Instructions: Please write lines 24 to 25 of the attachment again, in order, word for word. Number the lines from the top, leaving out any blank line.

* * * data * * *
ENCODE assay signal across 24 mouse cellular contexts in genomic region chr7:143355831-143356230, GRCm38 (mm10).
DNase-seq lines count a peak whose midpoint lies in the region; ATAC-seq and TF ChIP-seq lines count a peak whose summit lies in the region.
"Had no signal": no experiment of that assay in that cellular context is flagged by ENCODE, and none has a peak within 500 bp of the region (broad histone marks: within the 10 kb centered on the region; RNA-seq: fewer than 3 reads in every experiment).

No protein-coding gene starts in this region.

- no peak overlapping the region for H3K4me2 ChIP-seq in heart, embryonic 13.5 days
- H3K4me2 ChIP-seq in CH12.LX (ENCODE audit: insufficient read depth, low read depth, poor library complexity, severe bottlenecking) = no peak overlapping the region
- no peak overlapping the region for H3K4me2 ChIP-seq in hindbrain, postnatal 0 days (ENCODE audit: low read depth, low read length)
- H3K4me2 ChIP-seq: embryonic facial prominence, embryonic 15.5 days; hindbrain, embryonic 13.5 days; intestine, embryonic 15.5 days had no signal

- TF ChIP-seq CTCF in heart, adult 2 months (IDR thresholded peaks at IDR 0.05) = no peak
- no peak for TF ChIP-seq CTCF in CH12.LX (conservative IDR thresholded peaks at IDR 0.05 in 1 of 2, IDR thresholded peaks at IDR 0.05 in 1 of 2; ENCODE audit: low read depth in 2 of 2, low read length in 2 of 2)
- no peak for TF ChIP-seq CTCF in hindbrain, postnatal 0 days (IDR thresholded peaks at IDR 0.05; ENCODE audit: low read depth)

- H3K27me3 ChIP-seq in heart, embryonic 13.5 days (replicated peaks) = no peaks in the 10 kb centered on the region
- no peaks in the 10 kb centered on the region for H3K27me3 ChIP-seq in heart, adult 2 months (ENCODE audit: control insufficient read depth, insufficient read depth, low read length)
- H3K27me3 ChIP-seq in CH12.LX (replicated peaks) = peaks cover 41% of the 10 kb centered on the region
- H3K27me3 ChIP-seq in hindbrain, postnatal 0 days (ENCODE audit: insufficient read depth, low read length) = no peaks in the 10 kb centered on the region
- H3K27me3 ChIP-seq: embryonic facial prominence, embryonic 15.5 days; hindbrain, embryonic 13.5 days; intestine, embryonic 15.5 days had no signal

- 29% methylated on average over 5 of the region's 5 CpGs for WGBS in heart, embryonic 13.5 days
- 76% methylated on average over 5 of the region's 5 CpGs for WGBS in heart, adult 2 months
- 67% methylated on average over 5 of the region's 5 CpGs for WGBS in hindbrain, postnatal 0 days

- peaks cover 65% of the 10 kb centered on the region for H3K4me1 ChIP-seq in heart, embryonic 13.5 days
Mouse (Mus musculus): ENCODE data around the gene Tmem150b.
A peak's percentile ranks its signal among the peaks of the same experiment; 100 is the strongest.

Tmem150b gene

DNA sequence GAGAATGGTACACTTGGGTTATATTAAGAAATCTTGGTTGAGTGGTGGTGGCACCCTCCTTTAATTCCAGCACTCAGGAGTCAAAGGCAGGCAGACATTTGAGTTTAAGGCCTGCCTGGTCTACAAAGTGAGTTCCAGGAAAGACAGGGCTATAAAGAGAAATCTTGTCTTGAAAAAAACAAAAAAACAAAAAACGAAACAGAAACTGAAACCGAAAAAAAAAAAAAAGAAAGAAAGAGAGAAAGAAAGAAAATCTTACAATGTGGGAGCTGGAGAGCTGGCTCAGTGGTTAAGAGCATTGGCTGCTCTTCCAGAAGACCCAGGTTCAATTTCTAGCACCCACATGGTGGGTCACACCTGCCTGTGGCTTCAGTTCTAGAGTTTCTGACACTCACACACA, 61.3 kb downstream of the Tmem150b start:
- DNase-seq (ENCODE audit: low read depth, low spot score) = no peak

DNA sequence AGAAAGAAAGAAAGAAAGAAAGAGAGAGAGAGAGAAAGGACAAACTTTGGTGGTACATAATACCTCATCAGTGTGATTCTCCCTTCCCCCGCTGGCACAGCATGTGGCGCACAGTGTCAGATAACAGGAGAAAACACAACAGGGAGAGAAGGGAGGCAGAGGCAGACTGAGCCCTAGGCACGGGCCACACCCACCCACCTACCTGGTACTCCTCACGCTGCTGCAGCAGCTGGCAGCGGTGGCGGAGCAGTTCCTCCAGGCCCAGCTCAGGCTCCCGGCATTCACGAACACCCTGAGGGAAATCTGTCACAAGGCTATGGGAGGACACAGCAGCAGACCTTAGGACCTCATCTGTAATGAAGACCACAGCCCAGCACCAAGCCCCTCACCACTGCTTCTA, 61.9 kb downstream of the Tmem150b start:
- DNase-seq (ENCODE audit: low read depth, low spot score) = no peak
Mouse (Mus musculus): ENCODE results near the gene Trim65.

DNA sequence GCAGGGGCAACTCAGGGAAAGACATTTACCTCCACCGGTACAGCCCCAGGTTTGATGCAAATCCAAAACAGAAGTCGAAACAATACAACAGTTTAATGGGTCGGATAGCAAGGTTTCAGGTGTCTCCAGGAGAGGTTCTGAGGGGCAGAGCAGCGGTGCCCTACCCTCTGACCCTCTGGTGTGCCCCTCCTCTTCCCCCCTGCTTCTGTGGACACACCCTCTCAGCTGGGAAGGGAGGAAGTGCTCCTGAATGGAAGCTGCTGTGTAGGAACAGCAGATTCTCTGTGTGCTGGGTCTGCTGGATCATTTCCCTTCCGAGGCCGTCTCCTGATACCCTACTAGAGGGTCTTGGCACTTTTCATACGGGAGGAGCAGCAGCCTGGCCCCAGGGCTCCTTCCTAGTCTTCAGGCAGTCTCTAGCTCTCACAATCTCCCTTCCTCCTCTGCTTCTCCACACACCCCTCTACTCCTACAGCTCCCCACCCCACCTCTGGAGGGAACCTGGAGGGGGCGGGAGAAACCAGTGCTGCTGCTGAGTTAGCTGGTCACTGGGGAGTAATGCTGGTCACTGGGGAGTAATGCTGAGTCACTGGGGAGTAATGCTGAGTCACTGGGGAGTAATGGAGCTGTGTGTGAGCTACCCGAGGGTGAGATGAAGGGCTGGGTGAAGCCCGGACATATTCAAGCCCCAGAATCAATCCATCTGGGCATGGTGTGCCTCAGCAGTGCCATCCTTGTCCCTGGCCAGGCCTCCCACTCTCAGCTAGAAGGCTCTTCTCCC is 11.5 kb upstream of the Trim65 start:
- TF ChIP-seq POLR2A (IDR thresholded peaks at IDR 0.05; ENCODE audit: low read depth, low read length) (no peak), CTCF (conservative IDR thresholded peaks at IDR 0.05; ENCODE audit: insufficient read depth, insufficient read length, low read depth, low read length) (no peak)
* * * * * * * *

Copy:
DNA sequence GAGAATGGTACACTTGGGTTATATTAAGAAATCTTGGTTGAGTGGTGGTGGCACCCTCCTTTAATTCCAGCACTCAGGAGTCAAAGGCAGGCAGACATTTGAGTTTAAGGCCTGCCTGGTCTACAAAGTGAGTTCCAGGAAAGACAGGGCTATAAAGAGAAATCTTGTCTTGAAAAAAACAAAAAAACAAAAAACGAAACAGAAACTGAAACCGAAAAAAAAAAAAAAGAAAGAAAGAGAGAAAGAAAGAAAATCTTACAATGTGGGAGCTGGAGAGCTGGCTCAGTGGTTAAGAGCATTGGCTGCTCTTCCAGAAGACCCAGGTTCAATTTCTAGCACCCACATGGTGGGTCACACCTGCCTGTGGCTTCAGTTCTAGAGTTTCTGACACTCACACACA, 61.3 kb downstream of the Tmem150b start:
- DNase-seq (ENCODE audit: low read depth, low spot score) = no peak